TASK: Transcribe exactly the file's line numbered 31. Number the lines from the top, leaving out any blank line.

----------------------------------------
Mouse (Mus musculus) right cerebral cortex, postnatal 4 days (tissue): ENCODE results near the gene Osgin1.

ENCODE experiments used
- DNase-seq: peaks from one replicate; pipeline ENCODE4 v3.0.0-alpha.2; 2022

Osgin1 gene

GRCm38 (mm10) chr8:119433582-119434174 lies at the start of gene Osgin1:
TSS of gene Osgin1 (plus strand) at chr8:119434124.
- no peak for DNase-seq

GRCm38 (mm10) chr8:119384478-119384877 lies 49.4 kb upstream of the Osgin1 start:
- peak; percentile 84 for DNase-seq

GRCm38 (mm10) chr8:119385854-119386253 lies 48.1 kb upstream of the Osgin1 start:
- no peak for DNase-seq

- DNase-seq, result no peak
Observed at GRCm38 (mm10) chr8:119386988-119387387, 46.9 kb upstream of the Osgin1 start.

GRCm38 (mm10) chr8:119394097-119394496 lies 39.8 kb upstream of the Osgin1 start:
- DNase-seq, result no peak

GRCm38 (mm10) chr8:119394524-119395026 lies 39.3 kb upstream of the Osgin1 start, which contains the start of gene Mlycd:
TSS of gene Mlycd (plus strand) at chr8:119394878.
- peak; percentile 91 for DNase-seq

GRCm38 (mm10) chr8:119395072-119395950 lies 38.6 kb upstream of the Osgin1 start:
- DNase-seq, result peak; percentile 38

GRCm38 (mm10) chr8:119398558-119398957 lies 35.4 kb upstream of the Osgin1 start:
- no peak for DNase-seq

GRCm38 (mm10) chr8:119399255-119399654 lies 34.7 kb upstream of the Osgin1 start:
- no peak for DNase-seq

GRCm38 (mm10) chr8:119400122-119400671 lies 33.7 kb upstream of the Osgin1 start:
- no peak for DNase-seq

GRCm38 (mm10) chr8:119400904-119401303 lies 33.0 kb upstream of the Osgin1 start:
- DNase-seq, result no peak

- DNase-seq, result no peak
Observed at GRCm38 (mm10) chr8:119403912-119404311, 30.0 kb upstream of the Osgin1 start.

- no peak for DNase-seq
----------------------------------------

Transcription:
- no peak for DNase-seq